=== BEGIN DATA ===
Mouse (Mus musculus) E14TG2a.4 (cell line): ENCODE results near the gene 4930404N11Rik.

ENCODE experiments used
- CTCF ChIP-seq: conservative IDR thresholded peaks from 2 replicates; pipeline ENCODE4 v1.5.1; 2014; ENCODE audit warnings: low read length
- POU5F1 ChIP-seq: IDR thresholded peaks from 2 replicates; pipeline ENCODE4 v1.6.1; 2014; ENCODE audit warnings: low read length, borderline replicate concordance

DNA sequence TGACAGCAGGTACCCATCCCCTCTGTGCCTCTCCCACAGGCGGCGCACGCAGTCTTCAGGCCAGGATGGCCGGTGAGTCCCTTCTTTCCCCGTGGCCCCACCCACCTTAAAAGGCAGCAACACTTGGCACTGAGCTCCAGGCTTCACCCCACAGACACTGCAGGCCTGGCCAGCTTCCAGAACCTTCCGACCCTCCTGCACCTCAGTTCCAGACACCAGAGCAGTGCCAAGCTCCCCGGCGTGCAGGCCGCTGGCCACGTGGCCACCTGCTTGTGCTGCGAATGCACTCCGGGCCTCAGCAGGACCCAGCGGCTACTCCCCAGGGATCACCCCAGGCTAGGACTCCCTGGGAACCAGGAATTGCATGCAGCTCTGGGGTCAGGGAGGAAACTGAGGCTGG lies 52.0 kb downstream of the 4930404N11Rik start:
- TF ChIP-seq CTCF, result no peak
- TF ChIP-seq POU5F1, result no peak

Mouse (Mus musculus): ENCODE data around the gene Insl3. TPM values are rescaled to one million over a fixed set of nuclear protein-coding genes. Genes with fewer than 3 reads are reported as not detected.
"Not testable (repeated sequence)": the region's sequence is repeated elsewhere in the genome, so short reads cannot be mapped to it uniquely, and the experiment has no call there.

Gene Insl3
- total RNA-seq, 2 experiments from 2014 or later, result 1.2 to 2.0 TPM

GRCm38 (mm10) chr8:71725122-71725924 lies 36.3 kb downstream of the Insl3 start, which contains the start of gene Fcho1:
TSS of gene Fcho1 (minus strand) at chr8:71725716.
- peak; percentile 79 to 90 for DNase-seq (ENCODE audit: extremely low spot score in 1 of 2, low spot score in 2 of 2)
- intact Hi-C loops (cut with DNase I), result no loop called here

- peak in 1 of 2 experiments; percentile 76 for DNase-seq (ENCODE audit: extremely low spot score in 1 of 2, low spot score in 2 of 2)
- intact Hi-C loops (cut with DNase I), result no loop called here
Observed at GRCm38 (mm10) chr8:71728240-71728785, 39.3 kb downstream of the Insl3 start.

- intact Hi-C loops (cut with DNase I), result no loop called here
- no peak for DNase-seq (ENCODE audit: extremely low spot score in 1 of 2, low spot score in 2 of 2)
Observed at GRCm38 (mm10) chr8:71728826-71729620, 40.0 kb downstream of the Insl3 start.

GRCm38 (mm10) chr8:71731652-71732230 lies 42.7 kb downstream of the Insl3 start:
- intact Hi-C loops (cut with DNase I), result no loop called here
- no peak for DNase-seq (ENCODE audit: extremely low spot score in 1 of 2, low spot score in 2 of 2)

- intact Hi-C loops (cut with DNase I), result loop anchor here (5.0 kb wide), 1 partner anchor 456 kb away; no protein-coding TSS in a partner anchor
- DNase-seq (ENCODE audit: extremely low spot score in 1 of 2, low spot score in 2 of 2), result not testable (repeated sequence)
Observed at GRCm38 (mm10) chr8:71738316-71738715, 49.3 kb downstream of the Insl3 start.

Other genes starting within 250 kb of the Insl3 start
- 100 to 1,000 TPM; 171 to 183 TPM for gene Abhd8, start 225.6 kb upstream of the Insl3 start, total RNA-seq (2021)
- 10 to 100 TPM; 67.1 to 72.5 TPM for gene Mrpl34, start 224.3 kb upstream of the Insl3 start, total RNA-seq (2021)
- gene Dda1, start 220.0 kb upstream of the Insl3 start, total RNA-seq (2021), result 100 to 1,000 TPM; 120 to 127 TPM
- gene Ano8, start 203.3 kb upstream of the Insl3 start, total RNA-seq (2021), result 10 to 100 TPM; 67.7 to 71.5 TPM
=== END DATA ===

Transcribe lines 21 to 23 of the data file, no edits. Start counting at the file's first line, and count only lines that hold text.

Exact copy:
Observed at GRCm38 (mm10) chr8:71728826-71729620, 40.0 kb downstream of the Insl3 start.

GRCm38 (mm10) chr8:71731652-71732230 lies 42.7 kb downstream of the Insl3 start:
- intact Hi-C loops (cut with DNase I), result no loop called here